Having made an impulsive decision not to stay at Kosi Bay, I did some quick shopping in Manguzi and headed for the nearby border post. It was early afternoon and formalities at the border were quick and easy. In no time I was in Mozambique. After buying the mandatory third-party insurance it was a short drive to nearby Ponta Do Ouro.
A few years earlier when I’d crossed the border here the road immediately fragmented into a jumbled labyrinth of unmarked tracks seemingly all headed nowhere and a four-wheel drive vehicle was essential. The hundred-odd kilometres northwards to Maputo was a half-day adventure of trying to maintain momentum through the deep sand while gambling on choosing the track least likely to get you firmly stuck. But things have changed. The sandy tracks have been replaced by a brand new sweep of asphalt heading off across the plains, complete with signposts and traffic circles all the way into Maputo.
A few minutes after leaving the border the flashy new signposts guided me into the small town of Ponta Do Ouro. As I drove in the full ramification of the new road became clear. Seduced by the lure of the newly built road thousands of folk from Maputo had driven south in their small city cars. In a festive mood, loaded with food, drinks and all their friends they’d come to party at the previously inaccessible “Tip of Gold”.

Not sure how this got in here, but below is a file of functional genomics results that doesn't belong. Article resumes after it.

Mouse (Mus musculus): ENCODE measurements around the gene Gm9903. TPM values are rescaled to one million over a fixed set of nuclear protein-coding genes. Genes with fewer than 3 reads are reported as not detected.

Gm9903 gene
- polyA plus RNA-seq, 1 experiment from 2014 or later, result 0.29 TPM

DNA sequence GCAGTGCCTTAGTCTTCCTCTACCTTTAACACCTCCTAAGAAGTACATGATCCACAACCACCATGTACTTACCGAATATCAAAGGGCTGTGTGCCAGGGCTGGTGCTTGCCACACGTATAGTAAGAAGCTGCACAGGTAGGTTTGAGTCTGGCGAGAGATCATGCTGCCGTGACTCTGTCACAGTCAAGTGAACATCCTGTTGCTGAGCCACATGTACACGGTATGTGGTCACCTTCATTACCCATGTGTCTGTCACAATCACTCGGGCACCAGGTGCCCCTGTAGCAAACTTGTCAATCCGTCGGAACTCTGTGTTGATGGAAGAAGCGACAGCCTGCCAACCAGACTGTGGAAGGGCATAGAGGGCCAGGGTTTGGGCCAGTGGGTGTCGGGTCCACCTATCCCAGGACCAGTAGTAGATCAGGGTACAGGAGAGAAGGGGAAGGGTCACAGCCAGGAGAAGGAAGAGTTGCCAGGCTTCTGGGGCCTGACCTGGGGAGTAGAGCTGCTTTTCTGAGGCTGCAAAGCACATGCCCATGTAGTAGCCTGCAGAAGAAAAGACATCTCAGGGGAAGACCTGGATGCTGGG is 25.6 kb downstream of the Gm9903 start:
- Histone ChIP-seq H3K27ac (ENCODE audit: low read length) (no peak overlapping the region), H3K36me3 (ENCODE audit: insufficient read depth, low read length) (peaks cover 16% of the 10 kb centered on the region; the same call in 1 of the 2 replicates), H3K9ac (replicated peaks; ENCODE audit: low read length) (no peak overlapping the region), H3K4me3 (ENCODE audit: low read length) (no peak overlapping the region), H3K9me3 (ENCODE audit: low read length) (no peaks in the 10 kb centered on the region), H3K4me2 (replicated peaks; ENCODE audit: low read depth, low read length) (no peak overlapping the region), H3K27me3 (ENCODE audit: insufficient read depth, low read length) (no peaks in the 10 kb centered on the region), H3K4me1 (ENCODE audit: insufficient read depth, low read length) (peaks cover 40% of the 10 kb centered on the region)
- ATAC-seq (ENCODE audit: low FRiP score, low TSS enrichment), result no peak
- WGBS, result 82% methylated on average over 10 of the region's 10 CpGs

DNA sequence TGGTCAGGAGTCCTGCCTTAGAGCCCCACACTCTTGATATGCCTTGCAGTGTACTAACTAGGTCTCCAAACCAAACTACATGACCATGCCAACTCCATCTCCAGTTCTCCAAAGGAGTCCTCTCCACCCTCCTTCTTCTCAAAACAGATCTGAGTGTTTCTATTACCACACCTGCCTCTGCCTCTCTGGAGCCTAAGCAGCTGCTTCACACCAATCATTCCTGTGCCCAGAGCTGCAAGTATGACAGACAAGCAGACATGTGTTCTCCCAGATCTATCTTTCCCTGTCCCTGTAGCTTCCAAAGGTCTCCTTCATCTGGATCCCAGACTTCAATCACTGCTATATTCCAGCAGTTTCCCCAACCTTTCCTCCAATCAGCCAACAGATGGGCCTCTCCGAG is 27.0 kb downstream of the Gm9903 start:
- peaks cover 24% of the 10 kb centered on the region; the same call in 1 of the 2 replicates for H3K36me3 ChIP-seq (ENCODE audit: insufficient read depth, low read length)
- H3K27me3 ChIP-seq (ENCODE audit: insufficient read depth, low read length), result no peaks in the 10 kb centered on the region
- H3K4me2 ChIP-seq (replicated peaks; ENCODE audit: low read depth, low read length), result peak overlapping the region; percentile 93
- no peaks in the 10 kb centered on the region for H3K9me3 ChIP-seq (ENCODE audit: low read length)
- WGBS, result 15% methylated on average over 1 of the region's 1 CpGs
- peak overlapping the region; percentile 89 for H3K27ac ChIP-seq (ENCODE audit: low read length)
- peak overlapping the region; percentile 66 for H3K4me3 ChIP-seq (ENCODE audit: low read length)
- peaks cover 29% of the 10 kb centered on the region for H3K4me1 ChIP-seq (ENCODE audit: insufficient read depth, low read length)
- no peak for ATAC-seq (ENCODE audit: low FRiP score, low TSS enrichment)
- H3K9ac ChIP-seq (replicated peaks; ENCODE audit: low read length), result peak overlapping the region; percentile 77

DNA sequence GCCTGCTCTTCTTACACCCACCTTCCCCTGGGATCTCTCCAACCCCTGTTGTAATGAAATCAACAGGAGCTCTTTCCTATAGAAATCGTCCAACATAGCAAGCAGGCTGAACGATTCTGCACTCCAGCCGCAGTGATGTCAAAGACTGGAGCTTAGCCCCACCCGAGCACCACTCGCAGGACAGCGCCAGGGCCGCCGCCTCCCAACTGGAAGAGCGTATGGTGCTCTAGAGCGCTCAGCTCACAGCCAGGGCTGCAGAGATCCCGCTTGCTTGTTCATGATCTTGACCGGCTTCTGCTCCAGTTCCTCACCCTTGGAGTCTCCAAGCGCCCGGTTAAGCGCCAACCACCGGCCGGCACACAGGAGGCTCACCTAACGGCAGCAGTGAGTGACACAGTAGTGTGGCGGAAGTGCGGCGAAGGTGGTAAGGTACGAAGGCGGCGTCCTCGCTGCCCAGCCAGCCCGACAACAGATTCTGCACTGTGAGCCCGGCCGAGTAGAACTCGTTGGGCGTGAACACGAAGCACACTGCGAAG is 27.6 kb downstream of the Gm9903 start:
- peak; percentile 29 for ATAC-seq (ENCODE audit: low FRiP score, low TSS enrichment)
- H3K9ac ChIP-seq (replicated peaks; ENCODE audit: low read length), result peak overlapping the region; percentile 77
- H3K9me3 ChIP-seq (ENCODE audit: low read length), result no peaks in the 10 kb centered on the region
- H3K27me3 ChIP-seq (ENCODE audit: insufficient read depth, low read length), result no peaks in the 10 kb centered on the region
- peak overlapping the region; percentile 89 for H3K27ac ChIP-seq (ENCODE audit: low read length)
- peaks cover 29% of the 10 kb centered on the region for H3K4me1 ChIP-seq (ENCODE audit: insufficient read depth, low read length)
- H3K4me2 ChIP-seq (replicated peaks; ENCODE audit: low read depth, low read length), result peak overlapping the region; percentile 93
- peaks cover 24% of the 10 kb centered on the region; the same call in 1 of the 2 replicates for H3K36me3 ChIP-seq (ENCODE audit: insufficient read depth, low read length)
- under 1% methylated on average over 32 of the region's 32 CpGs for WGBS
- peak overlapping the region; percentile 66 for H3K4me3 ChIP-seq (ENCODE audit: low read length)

Unfortunately the bright, shiny asphalt ended abruptly at the entrance to town and reverted to the thick sand of the pre-asphalt era. The city cars stood no chance but the drivers were determined to prove otherwise. It was still a long way to the beach and they hadn’t come all this way for nothing. One by one they tried and failed. The one behind tried overtaking and also failed. Others realised they were not going to make it and tried turning back but also failed. Sunday afternoon and it seemed like all of Maputo’s city cars were stuck in Ponta Do Ouro’s single main street. There was no way I was ever going to reach any accommodation along this road today.
Luckily I was still close enough to the South African border to get cell-phone signal and a quick search revealed that I was only seven kilometres away from Ponta Malongane along roads that were strictly 4×4 only. There was no way the city-car crowd could get there, so off I went.
After the pandemonium of Ponta Do Ouro, the Parque De Malongane was a haven of peace and tranquility. I was given a choice of sites and quickly chose my spot to set up camp. For the next few days I took long walks on almost deserted beaches, ate deliciously fresh seafood in quaint restaurants and generally just enjoyed the differentness of being in another country.
Complexo Turistico Da Ponta Malongane as the campsite is officially known is large and shady. The facilities are old but adequate and there’s plenty to do. All sorts of marine activities are catered for and the nearby village has a number of vibey eating and drinking hangouts.
Ponta Malongane turned out to be a good decision and I enjoyed an idyllic few days here before I had to head back south where I was going to spend the rest of December exploring around Hluhluwe.